Monday, December 30, 2013


We gave Dad a Nook for Christmas.
My parents are snowbirds who spend a few months in Florida. While Mom reads books on occasion, Dad reads books frequently, both audio and the old fashion way. He’s big on history, particularly WWII and the Old West. He also dabbles in fiction, especially books written by Bill O’Reilly and some grumpy old sprite called Hannity. (Sorry, Keith!) We figured if we give Dad a Nook, then he’ll read books about wars and books written by those who always push for wars (Keith slam #2!) anywhere he goes –even if it’s to the beach. You know, like you see in the commercial where a woman is sitting on her beach towel, in full sun, and yet she is comfortably reading an eBook on her Nook or Kindle… Except, that wouldn’t be my dad. He might take his Nook to the beach, but you can be sure he’d be slathered in SPF 1000, sitting on his corroding beach chair under a thick umbrella, and reading from the Nook he’s trapped inside a zip-lock bag. Sand.
So after Christmas, I set up Dad’s sleek Nook. Wow! Dad has just received a powerful tool that will divine established authors and send celestial us soon-to-be authors. Not only are our books available for purchase on such devices, but they can be bought anywhere, even at the edge of the world! P-O-W-E-R-F-U-L. Nook is good for us authors, and we are good for Nook.  Of course, the first thing Nook wanted me to do was to create Dad’s account with Barnes and Noble. Nook then asked me to add a credit card for future purchases. Dad said NO to that, so I moved on. Nook wanted to know Dad’s taste in books and gave suggestions based on genre. Cool! There were a dozen categories to choose from, but Dad told me to select ‘History’ and ‘Sci-Tech’ – he said he was only interested in non-fiction (yeah, right! snicker... See: Keith slams 1&2).  I selected History and Sci-Tech. Nook then moved on to describe sample books and magazines based on Dad’s genres that it had in its cache. Naw. Dad said he’s not interested.

You can clear them from the Nook if you want; I’ll never look at them.

It’s around this time when we discover the Netflix app is ‘missing’. Recently, the Nook has been advertised as more a tablet than a book reader. Dad has his Netflix and loves it, so I set that up for him, too. We do a test run on the Nook Netflix App. Works perfectly. So, Dad, I urge; let’s look through the Barnes and Noble virtual bookshelves and download you some books.

Are any of them free?

Well, some of them are, I respond. But you have to purchase most. That’s how authors and Barnes and Noble make money, you know? The books don't cost much, though. Most are around $3-$5. Only the new ones cost more.

I don’t buy many books anymore. I get them through the library. Can you connect to the library from that thing? I get my audiobooks from there, too. In fact, don’t waste your money buying me audio books anymore.

I spent the next 35 minutes looking for his library, finding their suggested app for Nook linked to the B&N website, and then… I couldn’t download the app. Although free, Barnes and Noble wouldn’t let me download the library app with a membership that does not have…yep…a  credit card attached to the account. I worked to get around it. Nope.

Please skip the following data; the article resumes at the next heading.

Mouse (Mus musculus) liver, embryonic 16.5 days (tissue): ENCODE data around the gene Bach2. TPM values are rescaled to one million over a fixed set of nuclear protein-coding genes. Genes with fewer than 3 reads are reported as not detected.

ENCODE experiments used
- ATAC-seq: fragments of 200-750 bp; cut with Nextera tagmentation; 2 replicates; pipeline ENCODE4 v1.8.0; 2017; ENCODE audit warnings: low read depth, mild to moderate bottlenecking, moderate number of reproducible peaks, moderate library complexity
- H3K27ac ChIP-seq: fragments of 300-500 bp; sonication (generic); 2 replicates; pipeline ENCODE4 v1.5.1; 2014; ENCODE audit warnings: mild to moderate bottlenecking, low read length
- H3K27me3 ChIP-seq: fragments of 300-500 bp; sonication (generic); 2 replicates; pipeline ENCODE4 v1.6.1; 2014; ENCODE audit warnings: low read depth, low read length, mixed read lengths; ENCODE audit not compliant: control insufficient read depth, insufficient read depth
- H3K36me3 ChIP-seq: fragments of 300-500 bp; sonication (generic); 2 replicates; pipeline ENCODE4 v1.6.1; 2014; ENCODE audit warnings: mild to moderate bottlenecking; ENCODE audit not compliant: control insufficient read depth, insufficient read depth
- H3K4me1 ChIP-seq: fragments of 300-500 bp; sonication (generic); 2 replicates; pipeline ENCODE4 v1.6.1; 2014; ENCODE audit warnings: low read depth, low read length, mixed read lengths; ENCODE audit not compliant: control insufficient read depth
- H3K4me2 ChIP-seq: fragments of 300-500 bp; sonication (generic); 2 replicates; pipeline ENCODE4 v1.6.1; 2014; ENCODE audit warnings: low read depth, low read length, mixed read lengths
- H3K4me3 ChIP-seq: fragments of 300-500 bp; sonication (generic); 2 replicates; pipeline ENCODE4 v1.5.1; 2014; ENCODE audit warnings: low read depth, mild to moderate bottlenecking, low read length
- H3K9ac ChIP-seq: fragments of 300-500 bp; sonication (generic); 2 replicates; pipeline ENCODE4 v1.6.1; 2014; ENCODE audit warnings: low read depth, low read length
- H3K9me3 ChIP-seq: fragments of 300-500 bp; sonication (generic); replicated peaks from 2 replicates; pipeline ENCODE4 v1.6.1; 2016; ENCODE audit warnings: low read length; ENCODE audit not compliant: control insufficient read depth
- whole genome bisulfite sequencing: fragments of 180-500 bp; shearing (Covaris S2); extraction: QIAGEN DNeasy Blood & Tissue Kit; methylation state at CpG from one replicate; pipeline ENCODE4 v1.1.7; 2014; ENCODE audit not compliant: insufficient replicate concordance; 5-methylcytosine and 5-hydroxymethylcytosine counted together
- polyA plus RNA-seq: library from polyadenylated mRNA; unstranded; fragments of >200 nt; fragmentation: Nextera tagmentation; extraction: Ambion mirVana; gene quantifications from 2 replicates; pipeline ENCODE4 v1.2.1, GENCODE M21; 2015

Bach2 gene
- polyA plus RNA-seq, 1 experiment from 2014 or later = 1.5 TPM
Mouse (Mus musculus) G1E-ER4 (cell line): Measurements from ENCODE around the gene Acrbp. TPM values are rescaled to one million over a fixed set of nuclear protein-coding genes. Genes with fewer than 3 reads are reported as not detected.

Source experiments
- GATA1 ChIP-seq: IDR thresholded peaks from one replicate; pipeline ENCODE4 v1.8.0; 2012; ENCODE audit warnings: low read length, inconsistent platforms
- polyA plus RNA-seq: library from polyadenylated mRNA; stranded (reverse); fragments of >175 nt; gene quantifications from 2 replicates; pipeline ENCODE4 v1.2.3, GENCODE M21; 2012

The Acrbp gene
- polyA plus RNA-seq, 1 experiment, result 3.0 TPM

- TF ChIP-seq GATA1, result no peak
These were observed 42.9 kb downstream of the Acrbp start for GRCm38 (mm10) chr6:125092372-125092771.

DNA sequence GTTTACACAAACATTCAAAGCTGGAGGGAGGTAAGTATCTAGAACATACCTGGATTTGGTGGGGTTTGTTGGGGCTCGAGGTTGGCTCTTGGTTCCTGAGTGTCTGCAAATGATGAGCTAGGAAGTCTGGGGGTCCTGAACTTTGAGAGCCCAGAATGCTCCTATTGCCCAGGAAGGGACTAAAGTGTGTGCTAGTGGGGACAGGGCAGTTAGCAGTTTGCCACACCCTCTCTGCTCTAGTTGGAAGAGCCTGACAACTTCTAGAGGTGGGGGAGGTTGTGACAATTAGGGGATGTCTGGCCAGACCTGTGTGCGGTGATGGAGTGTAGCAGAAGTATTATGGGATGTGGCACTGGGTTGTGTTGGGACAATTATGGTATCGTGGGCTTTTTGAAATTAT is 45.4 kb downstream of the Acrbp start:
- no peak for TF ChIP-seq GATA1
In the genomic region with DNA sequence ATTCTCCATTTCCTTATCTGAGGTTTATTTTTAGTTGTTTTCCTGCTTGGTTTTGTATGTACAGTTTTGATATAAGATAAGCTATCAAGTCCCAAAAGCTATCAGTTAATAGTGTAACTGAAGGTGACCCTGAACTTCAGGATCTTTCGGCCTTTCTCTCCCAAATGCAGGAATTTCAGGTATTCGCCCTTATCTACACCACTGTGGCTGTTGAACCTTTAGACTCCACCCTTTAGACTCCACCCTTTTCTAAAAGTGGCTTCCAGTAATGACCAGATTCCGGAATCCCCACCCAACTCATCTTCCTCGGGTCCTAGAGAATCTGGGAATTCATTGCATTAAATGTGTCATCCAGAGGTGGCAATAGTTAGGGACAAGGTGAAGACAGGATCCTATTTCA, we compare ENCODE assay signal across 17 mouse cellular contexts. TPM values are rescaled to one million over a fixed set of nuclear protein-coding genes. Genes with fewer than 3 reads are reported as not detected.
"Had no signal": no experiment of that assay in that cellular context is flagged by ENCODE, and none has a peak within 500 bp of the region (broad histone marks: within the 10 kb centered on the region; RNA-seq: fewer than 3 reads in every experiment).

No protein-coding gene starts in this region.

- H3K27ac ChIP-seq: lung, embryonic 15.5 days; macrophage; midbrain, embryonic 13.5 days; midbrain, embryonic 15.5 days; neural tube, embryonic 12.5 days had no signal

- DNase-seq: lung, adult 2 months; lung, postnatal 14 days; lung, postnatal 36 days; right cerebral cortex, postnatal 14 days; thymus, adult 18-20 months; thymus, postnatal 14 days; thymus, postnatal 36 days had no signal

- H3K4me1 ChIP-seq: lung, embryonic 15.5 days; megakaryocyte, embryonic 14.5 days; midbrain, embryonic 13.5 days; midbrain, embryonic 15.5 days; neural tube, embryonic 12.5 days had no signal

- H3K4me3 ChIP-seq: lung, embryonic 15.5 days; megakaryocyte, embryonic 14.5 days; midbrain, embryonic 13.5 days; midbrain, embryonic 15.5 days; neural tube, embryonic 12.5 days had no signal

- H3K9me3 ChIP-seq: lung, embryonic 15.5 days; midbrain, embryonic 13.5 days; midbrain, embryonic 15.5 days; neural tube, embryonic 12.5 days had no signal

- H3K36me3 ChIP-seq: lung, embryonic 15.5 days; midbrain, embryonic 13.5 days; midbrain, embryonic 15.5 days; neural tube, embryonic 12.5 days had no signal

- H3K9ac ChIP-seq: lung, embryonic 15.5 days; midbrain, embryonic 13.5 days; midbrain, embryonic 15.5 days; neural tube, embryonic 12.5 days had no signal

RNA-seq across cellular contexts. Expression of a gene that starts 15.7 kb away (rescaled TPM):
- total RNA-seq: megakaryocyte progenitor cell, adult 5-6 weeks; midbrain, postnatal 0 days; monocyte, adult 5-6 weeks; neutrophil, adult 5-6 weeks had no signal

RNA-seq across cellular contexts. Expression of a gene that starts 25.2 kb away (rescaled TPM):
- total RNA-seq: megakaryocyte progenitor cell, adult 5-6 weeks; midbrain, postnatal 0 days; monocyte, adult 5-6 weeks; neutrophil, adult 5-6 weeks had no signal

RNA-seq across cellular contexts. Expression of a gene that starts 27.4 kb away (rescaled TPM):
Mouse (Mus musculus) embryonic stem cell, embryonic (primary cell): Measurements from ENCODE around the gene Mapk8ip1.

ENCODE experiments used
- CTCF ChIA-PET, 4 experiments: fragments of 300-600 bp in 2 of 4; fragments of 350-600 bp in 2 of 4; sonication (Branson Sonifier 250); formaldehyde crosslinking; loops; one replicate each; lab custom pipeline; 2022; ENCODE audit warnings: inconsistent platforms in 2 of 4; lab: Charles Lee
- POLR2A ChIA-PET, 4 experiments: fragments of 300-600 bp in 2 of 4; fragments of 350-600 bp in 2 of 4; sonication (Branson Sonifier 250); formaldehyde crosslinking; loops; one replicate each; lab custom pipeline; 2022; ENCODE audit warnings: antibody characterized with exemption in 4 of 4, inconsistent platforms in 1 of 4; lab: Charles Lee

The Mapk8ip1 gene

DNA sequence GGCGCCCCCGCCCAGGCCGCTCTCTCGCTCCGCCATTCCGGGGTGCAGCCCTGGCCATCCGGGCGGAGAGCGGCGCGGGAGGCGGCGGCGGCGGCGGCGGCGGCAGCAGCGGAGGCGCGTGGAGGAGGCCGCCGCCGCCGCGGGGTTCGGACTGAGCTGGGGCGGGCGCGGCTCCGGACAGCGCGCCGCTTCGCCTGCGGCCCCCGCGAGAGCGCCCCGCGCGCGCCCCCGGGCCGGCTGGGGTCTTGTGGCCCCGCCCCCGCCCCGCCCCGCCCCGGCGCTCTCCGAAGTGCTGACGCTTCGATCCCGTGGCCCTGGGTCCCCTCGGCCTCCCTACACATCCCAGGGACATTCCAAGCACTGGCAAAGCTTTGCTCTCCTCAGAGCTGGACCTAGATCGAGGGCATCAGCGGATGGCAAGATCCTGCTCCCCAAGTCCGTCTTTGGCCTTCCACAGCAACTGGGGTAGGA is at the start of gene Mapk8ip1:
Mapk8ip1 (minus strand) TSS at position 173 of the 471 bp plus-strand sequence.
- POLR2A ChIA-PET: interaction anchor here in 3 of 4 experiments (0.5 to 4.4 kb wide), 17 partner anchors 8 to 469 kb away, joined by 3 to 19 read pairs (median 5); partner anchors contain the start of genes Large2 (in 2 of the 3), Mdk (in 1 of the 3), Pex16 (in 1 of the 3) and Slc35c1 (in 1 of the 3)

My little brother took over. Within two minutes, he found the library app through Google – no credit cards need apply. We do a test run on the Nook Library App. Works perfectly. So perfectly, Dad downloaded one audio book and two eBooks within the span of six minutes. Two free history books on World War 2; one free audio book on World War 2. And Netflix. He looked at Netflix again. Dad loves his Nook.

Yesterday, I called them while they were on their way to the edge of the world. I told them that if they wanted to purchase an eBook, then let me know; I’ll buy it for them. Just go to the B&N website and--

No-can-do-Son. It’s not ever gonna happen.

Okay, I reply. But Mom may want the new Carol Burnett autobiog—. I stop. It’s not ever gonna happen.
The tide is low, and Jetty Park Beach in Cape Canaveral is wide and exposed as three species of bird with their own unique black and white feather assemble fly, shout, and dance through the park’s waves and wind current. Dad sits under the low umbrella tightly secured inside one of those PVC-tube-thing that screws deep into the wet beach. Dad’s toes are buried in the sand and his attention is buried in the worn, plastic fog of his zip-locked Nook. Sand. He’s reading an eBook loaned out from the Tippecanoe County library, or he’s watching one of the dozen Shane remakes from Netflix. He’s happy. Mom’s happy. He’s happy Mom’s happy.
Thank goodness libraries pay the five hundred thousand dollar fee to each author for every 2.135 books loaned out, right? And thank goodness all our stories can be made into Westerns. The royalty checks from Netflix save the day. I mean, without the residual money we make off our books, we authors would have to wait until those Reese’s Peanut Butter Cups shaped like Christmas trees go 75% off before we’d consider getting them. Thank goodness…we don’t have to do that.


1 comment:

  1. Yeah, but sand and a wee bit of salt spray can lend a real book some nifty character. And it doesn't require your credit card number! Meanwhile, back to reading a book on my Kindle about using Scrivener on my Mac. Sheesh!

    Now, where did I put my ink pot?